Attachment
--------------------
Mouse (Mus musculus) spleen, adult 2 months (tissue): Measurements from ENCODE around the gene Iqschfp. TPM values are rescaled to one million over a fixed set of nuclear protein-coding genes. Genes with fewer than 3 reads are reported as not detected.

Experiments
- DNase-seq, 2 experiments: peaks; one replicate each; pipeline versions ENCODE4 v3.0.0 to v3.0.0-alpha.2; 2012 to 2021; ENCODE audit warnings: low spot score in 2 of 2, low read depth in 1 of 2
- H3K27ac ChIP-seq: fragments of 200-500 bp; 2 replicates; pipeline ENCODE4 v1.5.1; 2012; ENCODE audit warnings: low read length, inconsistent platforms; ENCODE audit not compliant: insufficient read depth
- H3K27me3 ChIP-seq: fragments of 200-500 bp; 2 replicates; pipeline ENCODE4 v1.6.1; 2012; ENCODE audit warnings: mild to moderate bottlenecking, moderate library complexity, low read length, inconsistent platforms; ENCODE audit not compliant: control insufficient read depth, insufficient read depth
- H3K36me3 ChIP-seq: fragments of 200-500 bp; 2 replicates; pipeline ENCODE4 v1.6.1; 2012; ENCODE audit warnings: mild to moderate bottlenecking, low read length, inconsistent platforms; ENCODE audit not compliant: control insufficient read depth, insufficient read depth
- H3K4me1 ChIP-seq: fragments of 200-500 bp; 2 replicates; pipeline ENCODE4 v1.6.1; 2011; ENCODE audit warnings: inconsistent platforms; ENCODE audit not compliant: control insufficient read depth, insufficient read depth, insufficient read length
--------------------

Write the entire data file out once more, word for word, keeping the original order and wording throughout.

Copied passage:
Mouse (Mus musculus) spleen, adult 2 months (tissue): Measurements from ENCODE around the gene Iqschfp. TPM values are rescaled to one million over a fixed set of nuclear protein-coding genes. Genes with fewer than 3 reads are reported as not detected.

Experiments
- DNase-seq, 2 experiments: peaks; one replicate each; pipeline versions ENCODE4 v3.0.0 to v3.0.0-alpha.2; 2012 to 2021; ENCODE audit warnings: low spot score in 2 of 2, low read depth in 1 of 2
- H3K27ac ChIP-seq: fragments of 200-500 bp; 2 replicates; pipeline ENCODE4 v1.5.1; 2012; ENCODE audit warnings: low read length, inconsistent platforms; ENCODE audit not compliant: insufficient read depth
- H3K27me3 ChIP-seq: fragments of 200-500 bp; 2 replicates; pipeline ENCODE4 v1.6.1; 2012; ENCODE audit warnings: mild to moderate bottlenecking, moderate library complexity, low read length, inconsistent platforms; ENCODE audit not compliant: control insufficient read depth, insufficient read depth
- H3K36me3 ChIP-seq: fragments of 200-500 bp; 2 replicates; pipeline ENCODE4 v1.6.1; 2012; ENCODE audit warnings: mild to moderate bottlenecking, low read length, inconsistent platforms; ENCODE audit not compliant: control insufficient read depth, insufficient read depth
- H3K4me1 ChIP-seq: fragments of 200-500 bp; 2 replicates; pipeline ENCODE4 v1.6.1; 2011; ENCODE audit warnings: inconsistent platforms; ENCODE audit not compliant: control insufficient read depth, insufficient read depth, insufficient read length